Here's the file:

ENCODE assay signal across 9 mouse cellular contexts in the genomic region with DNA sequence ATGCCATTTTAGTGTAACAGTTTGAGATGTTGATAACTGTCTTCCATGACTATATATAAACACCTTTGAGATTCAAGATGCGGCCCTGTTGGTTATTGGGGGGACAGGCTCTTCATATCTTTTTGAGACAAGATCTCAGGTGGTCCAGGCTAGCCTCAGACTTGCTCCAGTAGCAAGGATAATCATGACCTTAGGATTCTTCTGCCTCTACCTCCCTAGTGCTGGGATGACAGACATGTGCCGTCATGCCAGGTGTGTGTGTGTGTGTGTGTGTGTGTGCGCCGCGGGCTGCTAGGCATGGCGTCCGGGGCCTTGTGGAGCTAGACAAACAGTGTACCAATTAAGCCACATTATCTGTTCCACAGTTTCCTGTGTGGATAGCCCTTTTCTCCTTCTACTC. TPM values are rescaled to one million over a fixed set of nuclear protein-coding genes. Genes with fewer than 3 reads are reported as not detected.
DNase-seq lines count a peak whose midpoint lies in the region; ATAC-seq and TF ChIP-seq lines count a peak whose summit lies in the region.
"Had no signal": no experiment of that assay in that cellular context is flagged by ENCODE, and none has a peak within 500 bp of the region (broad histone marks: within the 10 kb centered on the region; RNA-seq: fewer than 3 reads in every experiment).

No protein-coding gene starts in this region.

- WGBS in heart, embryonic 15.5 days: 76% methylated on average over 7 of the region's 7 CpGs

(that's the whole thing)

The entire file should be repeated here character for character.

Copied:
ENCODE assay signal across 9 mouse cellular contexts in the genomic region with DNA sequence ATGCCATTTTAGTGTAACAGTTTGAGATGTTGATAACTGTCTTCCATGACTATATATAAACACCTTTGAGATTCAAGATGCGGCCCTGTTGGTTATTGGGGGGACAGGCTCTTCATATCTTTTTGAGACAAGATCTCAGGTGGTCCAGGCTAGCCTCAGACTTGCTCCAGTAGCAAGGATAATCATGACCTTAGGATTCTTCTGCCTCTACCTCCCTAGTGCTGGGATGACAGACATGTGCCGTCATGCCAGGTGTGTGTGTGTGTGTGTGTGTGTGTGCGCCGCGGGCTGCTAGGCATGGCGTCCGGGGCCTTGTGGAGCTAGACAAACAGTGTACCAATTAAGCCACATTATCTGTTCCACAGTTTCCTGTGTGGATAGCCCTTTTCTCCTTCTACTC. TPM values are rescaled to one million over a fixed set of nuclear protein-coding genes. Genes with fewer than 3 reads are reported as not detected.
DNase-seq lines count a peak whose midpoint lies in the region; ATAC-seq and TF ChIP-seq lines count a peak whose summit lies in the region.
"Had no signal": no experiment of that assay in that cellular context is flagged by ENCODE, and none has a peak within 500 bp of the region (broad histone marks: within the 10 kb centered on the region; RNA-seq: fewer than 3 reads in every experiment).

No protein-coding gene starts in this region.

- WGBS in heart, embryonic 15.5 days: 76% methylated on average over 7 of the region's 7 CpGs